‘Commercial cinema’ as a creative space has been sort of a ‘mystery box’ for many. Its secret recipe has successfully evaded the most talented of directors in more ways than one. Not to say that ‘parallel cinema’ is any better to crack. But going by the sound of it, ‘non-commercial’ cinema does seem like a effortless job as the maker apparently needn’t give an rat’s arse on whether his product pulls the audience to the theatres or not. Really? Which film-maker does a film to lose his hard-earned money, to be watched only by his friends? Then doesn’t the word ‘non-commercial cinema’ compete with expressions like dark light or the living dead in being grandly oxymoronic? If there exists no such differentiation on the intent to financially break even and if possible make money, why does the word even exist?
Well, that conflict is not going to reach a resolution anytime in the near future, but for practical purposes let me give you my take on ‘commercial’ movies or in better terms ‘mainstream‘ cinema. The pompous blaring of horns and banging of drums as the ‘hero’ gives his divine darshan only to tear up hundreds of goons for no particular reason and proceed to morally police us with his virtuous song, stalk a random pretty girl on the street posing as a royal loafer, give her some life-lessons on how not to be rude, how to dress decent and be a woman, only to romance with her wearing a decent bikini the next sequence, again bash up fat thugs (who don’t seem to have a few bugs for a shave or a haircut) springing from nowhere to take her away, mouth some insanely funny punch lines in-between on random issues, walk slanting towards the camera with coolers like a smiling imbecile with a broken leg, prance around in a foreign location wearing designer suits to a lowly melody, come back and shed some fake tears for the death of a dear one who obviously is killed by the girl’s brother or father, go around wild like a rabid dog with a loud energizing song in the background, shake legs with the lovelorn happy lady who doesn’t give a shit about anything else in the world than entertaining our man in a bizarre looking set to more bizarre sounding lyrics as kicking bad men in tandem tends to become tedious, chase the villains who have strangely decided its time to get themselves killed and end the movie, through roads (if small budget), in train (if medium budget), in air (if high budget) and under water (if monstrously budgeted) to catch them in an old shed/mill/wasteland, throw away the gun, tear off the shirt and plumage everybody in sight insanely till all heaven breaks loose and peace prevails? NO WAIT! Dont let your imagination run wild.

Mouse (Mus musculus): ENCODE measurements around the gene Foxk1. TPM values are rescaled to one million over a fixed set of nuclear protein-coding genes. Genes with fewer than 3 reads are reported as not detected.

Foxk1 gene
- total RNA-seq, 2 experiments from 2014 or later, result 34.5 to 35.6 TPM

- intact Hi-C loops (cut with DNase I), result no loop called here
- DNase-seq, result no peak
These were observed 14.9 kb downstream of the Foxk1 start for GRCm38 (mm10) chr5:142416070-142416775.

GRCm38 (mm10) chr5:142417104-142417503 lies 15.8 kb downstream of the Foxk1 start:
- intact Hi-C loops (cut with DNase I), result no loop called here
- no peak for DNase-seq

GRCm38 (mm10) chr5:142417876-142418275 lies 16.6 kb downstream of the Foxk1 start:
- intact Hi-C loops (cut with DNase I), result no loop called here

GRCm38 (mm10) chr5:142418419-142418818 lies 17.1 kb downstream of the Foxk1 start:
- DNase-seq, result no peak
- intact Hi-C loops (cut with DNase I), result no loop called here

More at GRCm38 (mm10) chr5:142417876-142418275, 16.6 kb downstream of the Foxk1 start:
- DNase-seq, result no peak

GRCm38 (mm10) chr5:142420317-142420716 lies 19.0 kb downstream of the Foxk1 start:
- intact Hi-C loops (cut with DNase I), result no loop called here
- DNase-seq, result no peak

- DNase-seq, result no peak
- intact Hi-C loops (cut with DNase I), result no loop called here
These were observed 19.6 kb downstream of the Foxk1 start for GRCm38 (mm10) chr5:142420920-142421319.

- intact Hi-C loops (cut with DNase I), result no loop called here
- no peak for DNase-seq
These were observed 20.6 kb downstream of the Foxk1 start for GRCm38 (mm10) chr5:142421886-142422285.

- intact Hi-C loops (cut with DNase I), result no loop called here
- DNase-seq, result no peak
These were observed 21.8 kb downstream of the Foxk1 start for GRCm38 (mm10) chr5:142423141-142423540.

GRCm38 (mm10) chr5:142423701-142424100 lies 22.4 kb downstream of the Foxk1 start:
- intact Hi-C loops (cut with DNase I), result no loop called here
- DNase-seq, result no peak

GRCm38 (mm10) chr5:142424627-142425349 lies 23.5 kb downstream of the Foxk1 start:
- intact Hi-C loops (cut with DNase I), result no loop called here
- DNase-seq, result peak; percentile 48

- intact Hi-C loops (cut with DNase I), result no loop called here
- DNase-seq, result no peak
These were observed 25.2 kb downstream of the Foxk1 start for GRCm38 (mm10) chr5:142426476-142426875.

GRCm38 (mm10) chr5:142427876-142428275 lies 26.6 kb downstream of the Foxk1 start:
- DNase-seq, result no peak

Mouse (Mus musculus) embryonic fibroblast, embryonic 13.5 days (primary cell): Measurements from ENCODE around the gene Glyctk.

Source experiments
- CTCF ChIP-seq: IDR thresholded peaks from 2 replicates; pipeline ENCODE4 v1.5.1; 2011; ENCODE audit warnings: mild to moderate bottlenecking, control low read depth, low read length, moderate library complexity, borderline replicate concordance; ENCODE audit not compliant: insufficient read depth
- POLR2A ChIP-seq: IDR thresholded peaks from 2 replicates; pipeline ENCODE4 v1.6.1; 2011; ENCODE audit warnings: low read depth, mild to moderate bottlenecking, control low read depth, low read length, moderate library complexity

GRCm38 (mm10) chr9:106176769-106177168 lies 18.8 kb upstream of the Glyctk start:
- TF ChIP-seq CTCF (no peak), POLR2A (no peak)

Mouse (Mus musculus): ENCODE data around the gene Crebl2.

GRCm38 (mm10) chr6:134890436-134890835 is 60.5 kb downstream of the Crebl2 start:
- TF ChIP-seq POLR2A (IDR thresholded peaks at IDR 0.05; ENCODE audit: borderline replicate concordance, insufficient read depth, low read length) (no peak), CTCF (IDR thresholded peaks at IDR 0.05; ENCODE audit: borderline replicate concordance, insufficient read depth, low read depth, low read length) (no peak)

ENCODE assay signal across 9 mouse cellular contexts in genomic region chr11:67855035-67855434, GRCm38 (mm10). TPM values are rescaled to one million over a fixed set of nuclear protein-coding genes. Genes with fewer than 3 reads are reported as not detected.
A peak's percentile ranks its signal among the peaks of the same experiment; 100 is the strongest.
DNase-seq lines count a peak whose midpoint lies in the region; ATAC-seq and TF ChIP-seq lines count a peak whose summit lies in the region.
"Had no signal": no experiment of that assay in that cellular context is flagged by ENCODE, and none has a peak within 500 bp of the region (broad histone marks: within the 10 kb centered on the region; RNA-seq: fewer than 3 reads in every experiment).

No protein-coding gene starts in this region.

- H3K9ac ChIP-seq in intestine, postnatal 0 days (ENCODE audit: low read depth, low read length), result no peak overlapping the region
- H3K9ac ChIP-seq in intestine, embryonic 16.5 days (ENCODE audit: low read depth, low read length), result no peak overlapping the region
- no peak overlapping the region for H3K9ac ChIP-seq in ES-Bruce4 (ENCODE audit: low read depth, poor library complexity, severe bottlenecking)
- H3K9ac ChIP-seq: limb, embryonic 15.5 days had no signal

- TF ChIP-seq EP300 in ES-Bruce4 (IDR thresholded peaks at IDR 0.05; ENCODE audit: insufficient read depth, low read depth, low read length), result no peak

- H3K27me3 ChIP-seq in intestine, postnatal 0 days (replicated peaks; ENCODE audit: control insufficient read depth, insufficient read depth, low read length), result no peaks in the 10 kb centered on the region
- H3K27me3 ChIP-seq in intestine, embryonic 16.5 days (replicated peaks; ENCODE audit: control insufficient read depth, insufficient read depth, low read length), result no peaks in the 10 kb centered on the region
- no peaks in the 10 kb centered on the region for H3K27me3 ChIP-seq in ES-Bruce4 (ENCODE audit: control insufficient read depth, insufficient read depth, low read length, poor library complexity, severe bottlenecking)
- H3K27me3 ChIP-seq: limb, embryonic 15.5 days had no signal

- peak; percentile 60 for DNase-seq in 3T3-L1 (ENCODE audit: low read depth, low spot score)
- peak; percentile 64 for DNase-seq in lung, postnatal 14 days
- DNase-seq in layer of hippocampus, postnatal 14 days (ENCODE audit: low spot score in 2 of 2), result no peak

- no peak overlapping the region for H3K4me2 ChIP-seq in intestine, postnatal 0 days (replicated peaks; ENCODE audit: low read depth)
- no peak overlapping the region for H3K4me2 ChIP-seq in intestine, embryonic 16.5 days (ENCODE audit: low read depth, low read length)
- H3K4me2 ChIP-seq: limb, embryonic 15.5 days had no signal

‘Mainstream’ cinema to me is one which takes the liberty of overriding logical glitches in the script with irresistible engagement in story telling so much so that you tend to overlook these seemingly implausible things which can’t/wont probably happen in real life for the kind of entertainment it provides. The more tautly and sensibly it is presented, the more it goes down well with the rational audience. And this is where director Anand Shankar scores. Taking up a simple plot of wronged accusation, he makes a suspense trailer which catches you on the edge of your seats for most of the time. ‘ Arima Nambi’ has several things going in its favour like a watertight script, unexpected plot twists springing out of thin air and powerful characters. But what it essentially lacks is the ‘credibilty’ factor which stunts the experience of watching a nail-biting suspense unfolding quite ostensibly, especially in the second half. Having said that, the director also makes it really tough for the audience to ponder on it much with his superfast screenplay.